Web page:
April 14, 2005
Occupied militarily for more than a year now by a UN sanctioned “stabilization” mission, classified by the UN as a country in “rapid economic regression” with a “quasi-failed state,” with some 80% unemployment and similar levels of illiteracy, water and electricity rationed to a few hours a day in the best of circumstances, more than half of the population living on less than one dollar a day, and a mere 2% of the country’s forest cover remaining, Haiti is today a chronicle of death foretold.
In the midst of that reality however, important sectors of the Haitian people nonetheless continue their historic and immensely dignified resistance to the fate that others would have them accept in resignation. It is with them that we are called to act in solidarity, working together to develop new forms of international cooperation respectful of their rights and needs and able to turn the tide of plunder, exclusion, violence, and subjugation now resulting from the complex clashing of multiple interests both internal and external.
The economic embargo imposed by the international community in the aftermath of the 1991 coup against the first democratically elected government in Haiti’s nearly two hundred years of independence prompted the collapse of an already precarious economy, widespread social dislocation, and an intensification of the process of environmental devastation that has at its center the continued concentration and plunder of available resources and the impoverishment of the vast majority of the population.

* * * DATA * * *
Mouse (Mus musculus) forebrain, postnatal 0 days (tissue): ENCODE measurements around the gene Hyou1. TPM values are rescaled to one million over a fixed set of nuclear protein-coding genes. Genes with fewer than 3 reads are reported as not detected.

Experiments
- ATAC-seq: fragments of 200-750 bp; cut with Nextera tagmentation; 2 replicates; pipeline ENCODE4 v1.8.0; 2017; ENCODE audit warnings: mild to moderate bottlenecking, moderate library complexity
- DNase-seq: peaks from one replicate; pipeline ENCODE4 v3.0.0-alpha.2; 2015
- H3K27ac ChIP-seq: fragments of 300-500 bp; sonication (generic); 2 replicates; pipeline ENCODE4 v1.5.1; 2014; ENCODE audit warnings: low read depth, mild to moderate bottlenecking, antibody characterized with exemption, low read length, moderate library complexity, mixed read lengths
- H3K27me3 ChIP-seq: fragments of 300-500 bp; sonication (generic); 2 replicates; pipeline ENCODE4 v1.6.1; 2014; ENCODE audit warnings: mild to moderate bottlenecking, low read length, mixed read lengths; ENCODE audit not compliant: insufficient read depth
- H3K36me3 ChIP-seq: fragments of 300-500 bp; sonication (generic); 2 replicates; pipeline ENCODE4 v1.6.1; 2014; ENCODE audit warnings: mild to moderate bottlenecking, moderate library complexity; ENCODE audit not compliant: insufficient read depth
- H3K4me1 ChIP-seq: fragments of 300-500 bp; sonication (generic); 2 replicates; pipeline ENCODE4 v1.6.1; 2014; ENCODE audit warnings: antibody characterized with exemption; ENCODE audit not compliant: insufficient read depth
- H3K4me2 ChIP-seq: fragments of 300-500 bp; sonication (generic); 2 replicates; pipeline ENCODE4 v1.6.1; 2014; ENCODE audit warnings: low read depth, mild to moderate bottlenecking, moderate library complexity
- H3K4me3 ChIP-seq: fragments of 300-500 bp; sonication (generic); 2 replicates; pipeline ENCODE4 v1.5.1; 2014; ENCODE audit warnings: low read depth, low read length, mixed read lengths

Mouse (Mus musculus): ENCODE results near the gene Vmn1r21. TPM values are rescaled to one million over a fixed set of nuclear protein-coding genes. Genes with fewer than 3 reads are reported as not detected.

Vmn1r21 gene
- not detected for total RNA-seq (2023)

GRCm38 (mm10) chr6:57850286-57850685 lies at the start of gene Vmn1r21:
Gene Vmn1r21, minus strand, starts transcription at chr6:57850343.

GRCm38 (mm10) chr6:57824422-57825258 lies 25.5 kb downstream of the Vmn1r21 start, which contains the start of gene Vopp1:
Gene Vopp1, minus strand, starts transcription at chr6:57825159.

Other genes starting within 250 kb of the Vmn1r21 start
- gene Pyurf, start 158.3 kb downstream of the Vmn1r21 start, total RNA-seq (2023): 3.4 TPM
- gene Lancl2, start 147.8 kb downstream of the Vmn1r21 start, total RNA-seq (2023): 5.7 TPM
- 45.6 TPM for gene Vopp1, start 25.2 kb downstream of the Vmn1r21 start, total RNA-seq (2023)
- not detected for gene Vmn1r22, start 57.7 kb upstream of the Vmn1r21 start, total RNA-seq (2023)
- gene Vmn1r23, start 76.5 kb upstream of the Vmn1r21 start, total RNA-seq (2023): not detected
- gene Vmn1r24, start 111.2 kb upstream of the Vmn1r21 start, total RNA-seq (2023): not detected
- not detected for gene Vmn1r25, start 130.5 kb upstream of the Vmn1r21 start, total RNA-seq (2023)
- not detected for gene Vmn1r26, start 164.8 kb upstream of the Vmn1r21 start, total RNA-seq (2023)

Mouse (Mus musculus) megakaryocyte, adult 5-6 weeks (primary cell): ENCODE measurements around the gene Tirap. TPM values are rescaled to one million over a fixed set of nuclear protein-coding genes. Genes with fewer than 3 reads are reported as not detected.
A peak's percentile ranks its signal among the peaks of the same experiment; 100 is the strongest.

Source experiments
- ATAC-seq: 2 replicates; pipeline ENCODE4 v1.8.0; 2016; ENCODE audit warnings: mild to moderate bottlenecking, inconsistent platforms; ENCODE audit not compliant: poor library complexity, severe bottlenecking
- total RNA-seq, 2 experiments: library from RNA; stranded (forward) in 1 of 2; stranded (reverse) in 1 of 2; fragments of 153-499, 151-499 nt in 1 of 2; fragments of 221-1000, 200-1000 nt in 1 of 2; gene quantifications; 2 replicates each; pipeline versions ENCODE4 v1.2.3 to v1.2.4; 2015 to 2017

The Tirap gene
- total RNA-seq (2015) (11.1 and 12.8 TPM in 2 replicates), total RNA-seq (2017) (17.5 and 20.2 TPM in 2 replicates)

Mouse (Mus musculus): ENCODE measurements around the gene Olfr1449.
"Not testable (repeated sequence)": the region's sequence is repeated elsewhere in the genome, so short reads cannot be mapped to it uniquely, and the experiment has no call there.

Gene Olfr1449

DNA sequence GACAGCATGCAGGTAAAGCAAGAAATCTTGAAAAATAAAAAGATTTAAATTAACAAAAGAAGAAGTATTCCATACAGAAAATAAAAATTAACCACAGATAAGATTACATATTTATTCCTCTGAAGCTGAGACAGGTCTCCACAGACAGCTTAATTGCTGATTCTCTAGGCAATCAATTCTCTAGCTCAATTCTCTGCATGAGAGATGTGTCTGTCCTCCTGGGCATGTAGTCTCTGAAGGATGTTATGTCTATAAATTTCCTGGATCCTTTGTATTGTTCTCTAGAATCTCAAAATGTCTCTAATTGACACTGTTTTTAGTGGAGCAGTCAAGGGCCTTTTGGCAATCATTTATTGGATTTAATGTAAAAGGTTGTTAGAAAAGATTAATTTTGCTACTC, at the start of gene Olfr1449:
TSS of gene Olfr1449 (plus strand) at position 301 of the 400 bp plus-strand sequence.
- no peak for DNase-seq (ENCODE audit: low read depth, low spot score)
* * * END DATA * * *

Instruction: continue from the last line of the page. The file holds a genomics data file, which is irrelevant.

The structural adjustment and trade liberalization measures, sent back with [former president Jean-Bertrand] Aristide when he returned from Washington in 1994, further deepened the process of decline, wiping out sugar-cane, fruit, and rice production and converting Haiti into a food importer. State employment was halved over the succeeding decade, directly affecting thousands of families and seriously crippling any real prospect of institutional response not only on healthcare, education, land reform, or other pressing human rights issues but also matters of security and the administration of justice. With the turn of the millennium, charges of massive electoral fraud, and an increasingly polarized socio-political situation, cooperation was again largely suspended and the Haitian government took the only possible step of stopping payment on outstanding loans to the World Bank and the IDB, among others.
In March, 2004, less than a month after the US military intervened illegally to escort a seriously discredited Aristide out of the country, and France, Canada, and Chile followed suit with the arrival of their own troops – in a matter of hours in some cases – the same World Bank, IDB, and other so-called donors, announced their plans to reorganize the country and set in motion a whirl-wind team of predominantly international specialists to devise an “Interim Cooperation Framework.” Official pledges of funding have by and large thus far failed to materialize and what resources are entering the country are primarily earmarked for supporting the military occupation itself, organizing elections, or preparing conditions for the further privatization and denationalization of the economy and the country’s transformation into a massive free-[trade] zone wherein workers are returned to the status of slaves.